Designer Mary Layman Refreshes the Hilton

Hilton Garden Inn Shines with a Contemporary Design.

The new Hilton Garden Inn Charlotte/Concord in North Carolina is the brand's 500th hotel, but it's the design of the property takes the brand into the future.

The 118-room hotel is the first property to feature the brand's new design prototype, Gen 7, which emphasizes contemporary design and an open feel. Owners Joel Griffin and Doug Stafford of Griffin Stafford Lodging One, LLC, learned of the new prototype soon after they began developing the hotel in 2008. They quickly decided to move forward with the new prototype and hired Mary and Buddy Layman of Layman Hospitality Group for the interior design and installation at the hotel. The Laymans have worked on nine Hilton Garden Inns in the region over the past 12 years, so they were familiar with the brand's concept as well as the shifts in style over the years.

"The owners wanted something modern," Mary Layman said. "We had a lot of fun with this, because from knowing the owners we know their tastes and incorporated them."

Working closely with Hilton, the Laymans devised a color scheme of aquamarine blue and shades of brown, with dark walnut furniture, and worked on a layout that would encourage guests to spend more time in the public spaces.

The hotel's centerpiece is the open-concept pavilion, the welcoming first-floor space that contains the registration desk, restaurant, bar, mini-market and seating areas where guests can gather. The spaces flow into each other with subtle space dividers, such as a row of waist-high boxwood hedges that separate the front entry from the living room-like seating area.

"It's more residential," Mary Layman said of the concept. "A hotel that invites you to spend time in it is more residential. We hope people feel comfortable enough to come down here with a laptop, get a drink and relax."

One seating area, which Director of Sales Steven Boudreau calls the "cozy corner," features a grouping of four overstuffed chairs around an ottoman. On one arm of each chair, there is an attached tray -- perfect for a laptop or cup of coffee. He described the overall pavilion layout as an "open coffeehouse feel."

Hotel owners typically invest a lot in making the lobby look great, but there's often a frustration when guests choose to spend time in their rooms instead.

"The seating areas encourage people to spend more time in the lobby," Mary Layman said, which means guests are more likely to spend money at the F&B outlets, or on a snack from the market pantry.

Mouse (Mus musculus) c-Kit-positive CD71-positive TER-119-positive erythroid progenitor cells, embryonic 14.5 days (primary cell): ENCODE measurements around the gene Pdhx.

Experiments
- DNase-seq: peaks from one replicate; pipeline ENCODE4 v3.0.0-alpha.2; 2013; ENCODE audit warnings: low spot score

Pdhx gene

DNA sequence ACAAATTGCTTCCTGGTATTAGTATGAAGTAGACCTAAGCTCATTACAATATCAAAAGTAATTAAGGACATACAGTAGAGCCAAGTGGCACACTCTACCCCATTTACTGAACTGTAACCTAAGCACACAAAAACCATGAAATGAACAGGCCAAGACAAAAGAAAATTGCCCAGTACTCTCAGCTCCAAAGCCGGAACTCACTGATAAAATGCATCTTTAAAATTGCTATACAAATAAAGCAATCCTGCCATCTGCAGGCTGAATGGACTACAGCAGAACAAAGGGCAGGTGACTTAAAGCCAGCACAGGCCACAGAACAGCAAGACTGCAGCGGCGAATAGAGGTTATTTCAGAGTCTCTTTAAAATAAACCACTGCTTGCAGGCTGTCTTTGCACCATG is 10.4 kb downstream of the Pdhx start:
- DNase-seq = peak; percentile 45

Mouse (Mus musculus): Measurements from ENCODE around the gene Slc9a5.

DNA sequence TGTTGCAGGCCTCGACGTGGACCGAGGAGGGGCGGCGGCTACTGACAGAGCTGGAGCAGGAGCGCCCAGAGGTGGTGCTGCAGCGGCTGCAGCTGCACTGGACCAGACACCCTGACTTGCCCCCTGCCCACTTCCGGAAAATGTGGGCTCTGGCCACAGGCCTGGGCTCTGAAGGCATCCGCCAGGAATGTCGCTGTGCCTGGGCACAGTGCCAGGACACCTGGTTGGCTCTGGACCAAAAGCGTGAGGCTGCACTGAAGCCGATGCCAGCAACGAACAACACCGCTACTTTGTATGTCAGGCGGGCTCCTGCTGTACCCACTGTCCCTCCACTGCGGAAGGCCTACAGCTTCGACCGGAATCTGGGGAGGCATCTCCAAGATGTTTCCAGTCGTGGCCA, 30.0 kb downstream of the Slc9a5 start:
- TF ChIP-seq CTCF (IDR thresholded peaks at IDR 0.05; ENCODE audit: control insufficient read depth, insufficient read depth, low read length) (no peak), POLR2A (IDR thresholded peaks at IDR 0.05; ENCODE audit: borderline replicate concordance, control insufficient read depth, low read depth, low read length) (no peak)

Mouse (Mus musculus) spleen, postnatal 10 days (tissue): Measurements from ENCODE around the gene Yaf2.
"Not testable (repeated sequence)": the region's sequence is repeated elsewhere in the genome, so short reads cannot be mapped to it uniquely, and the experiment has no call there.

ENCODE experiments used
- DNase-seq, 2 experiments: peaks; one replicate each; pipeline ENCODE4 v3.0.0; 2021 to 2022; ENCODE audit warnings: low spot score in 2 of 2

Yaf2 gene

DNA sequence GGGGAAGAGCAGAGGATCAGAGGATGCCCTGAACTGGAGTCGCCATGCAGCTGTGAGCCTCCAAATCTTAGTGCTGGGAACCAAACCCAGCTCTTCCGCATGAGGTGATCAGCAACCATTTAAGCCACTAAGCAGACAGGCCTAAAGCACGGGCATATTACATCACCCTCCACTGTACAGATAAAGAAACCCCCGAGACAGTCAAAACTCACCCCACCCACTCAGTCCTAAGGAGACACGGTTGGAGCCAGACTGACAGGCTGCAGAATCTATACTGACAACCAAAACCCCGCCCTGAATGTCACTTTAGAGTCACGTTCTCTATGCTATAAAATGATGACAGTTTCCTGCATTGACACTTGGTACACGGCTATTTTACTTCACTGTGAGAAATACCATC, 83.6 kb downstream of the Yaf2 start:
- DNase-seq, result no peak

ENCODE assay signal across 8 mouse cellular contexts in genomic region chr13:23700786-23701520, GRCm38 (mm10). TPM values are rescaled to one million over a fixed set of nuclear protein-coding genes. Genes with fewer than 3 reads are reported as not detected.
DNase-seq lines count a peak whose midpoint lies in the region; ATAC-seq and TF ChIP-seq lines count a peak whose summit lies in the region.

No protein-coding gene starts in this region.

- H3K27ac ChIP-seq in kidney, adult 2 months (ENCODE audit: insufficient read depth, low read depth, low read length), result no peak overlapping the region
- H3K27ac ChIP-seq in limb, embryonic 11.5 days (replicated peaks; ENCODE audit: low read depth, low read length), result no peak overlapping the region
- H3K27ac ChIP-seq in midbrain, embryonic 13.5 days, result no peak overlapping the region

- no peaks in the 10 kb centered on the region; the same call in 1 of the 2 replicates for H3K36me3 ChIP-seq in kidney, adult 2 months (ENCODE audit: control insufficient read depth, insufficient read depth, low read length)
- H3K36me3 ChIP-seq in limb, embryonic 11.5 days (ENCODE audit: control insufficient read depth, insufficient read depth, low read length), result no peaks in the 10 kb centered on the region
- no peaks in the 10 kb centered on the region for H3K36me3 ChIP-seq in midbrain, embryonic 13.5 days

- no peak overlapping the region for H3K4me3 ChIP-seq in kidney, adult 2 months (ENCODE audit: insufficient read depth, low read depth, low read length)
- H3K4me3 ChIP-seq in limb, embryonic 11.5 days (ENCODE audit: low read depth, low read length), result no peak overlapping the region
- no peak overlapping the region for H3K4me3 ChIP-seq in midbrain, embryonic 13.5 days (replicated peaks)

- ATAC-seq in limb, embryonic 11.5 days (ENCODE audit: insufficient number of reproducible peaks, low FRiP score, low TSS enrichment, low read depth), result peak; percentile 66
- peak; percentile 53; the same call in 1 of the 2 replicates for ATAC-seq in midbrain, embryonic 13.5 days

Another feature of the redesign is a more prominent bar. The bar sits across from the restaurant's tables and has lounge-like seating next to it and in a nook behind it. Buddy Layman said the placement once again encourages guests to linger in the space

The Laymans called upon a mix of local and national suppliers to achieve the vision. One of the standout design features, which brightly echos the brand name, is the preserved greenery in the public area. Botanica, a local company, provided boxwood bushes in the pavilion as well as two mirrors, one in the pre-function space and the other in the lobby. The mirrors are surrounded by preserved moss shaped into an eye-catching oval design. Mary Layman spotted the mirror tin the Botanica showroom and asked the company to reproduce it for the hotel.

Her discerning eye also spotted the pattern for the carpet used in the boardroom, the ballroom and the lobby and restaurant area. She saw the pattern on a paper at the Durkan factory. The company had purchased it but didn't yet have it in their line, but she knew she had found her carpet. Merit Carpet supplied the carpet for the guest rooms.

Pacific Coast Lighting supplied the lighting in all public areas.

The wall art was supplied locally from Picture House Gallery. The Laymans chose posters that were blown up and then coated with a substance to make them look like handmade art, not posters. Many of the pieces were left unframed.

"It gives it interest rather than the typical framed art you see in other hotels," Mary Layman said. "It gives it the feel of an art gallery."

Courtesy of Beth Kormanik/Hotel Interactive

Beth Kormanik is managing editor of Buyer Interactive and editor of Hotel Interactive. She previously covered politics, government and higher education for the Florida Times-Union in Jacksonville, Fla. While at the Times-Union she won several state and regional awards, including the 2008 Freedom of Information award from the Florida Society of News Editors and the top honor in the 2007 Florida Bar media awards for large newspapers. Beth also was a reporter and editor for the Milwaukee Journal Sentinel and the Cincinnati Enquirer. Beth is a native of Columbus, Ohio, and a graduate of the Medill School of Journalism at Northwestern University.

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